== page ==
The Best of the V-Series
When Puma originally released the V-Speed series before the 2006 World Cup, one could argue that it started two things: the slimming down of speed boots and trying to find the limits of how thin an upper material can before completely losing any durability. Along with the Mercurial Vapor 3, the Puma V1.06s also brought carbon fibre boots into the mass market. For many people though, it also brought boots that didn’t have the greatest of durability as well, though for me I never had any problems. The following year, Puma began releasing the V1.06 with kangaroo leather uppers. And this is our focus today.
The V1.06 K is one of those boots that still looks modern even today. The kangaroo leather equipped with a carbon fibre soleplate and speed boot styling made it stand out from the crowd. This was something that wasn’t offered by almost any other brand at the time, which made it even more of a rarity. The upper is quite soft, even by today’s standards. With almost no stitching in the upper as well, it allowed the boot to freely mold and adjust around your feet, that I would say it was one of the earliest “sock-like” boots that was produced.
It is because of this soft upper that the ball touch is brilliant and gives you almost a barefoot sensation, which as many of you might know, is not common with leather boots. Many leather boots are designed to give you more of a plush feeling on the ball, but since the leather is so thin on the V1.06Ks that plush sensation only occurs ever-so-slightly. One of the concerns with a lot of leather boots is whether over-stretching will occur. With the original pair I owned I did not have any issues, which is one of the reasons I bought a new pair, but I won’t deny that it is a possibility, especially if your feet are on the wider side.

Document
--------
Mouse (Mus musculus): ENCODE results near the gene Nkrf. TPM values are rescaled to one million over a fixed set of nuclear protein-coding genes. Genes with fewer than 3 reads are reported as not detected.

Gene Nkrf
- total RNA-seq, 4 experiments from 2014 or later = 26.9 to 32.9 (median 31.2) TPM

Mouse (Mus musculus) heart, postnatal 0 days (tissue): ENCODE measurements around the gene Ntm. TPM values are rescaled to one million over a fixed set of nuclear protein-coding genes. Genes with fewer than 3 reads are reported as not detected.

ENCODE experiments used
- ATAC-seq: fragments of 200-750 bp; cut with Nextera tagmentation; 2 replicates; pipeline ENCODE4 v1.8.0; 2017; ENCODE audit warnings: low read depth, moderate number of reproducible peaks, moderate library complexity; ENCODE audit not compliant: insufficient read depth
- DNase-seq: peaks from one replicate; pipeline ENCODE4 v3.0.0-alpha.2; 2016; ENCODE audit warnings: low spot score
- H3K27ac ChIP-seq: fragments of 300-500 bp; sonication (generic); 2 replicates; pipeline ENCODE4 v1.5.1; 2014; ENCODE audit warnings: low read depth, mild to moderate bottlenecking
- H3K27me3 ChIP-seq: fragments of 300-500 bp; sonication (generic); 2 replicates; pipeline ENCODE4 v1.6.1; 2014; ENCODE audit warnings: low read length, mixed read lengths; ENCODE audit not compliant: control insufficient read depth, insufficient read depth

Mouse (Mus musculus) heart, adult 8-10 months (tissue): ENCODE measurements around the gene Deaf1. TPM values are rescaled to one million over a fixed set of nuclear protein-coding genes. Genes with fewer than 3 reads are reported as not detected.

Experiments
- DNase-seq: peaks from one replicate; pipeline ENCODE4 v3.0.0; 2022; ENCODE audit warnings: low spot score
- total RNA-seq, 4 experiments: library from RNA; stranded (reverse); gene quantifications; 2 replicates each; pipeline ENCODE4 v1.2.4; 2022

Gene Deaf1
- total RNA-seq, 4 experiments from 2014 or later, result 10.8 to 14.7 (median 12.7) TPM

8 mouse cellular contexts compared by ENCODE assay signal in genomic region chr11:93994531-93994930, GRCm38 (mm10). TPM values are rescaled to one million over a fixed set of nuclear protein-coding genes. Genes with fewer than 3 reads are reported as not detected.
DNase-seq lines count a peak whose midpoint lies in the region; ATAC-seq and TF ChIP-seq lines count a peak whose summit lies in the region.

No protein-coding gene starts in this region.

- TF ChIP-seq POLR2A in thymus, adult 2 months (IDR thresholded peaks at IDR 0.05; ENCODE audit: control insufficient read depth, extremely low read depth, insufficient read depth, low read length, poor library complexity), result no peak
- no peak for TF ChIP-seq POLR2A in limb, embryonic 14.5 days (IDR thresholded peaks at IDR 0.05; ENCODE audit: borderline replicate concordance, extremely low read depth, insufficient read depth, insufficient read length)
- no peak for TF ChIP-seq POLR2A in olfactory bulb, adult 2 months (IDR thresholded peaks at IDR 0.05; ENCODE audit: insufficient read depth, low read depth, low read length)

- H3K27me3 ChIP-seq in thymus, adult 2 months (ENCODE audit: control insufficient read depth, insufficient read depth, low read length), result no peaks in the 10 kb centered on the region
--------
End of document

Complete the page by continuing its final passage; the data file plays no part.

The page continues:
Another interesting part of these boots was the lacing system that was more off-centered than almost any boot since George Best’s Stylo Matchmakers from the 70s. Some people do have issues with off-center lacing systems as sometimes they force a specific fit in the shoe and can cause weird bulging or gaps in some areas. In my experience, I didn’t, and don’t, have any issues with the lacing system on the V1.06s even though other boots that have similar lacing set-ups have given me problems before.
As with many boots from the mid-00s, there are some issues that nostalgia often makes us forget about. For one, the before-mentioned lacing system often forced too tight of a fit on the front of the ankle and caused markings and bruises for some people. Another issue that the boots had/have was/is the heel counter. While the canvas (knit?) models didn’t have many issues in this area, the adhesive used to bond the heel cup the back of the boot is quite weak and comes away easily from the upper. While playing in the boots, this isn’t very noticeable, but it is still concerning. The fact that the leather on the upper is so soft could also be another cause of the heel separation since the internal heel counter is not strong.
Despite the issues listed above, I still think it is worth remembering these boots for what they brought to the market. When these released, many brands were already moving or had already moved towards synthetic only offerings for their speed boots, so it was a breath of fresh air seeing something like this on the market. The V1.06 K was also more durable than its brother boot which for many people was somewhat surprising. I would argue that during the 10th anniversary of the Puma V1.06 series 3 years ago, Puma should have either released these as well or released these instead. Personally, I would love to see a recreation of these or at the very least, see these as a base from which to design a modern pair of boots. After all, kangaroo leather and carbon fibre? Fantastic.
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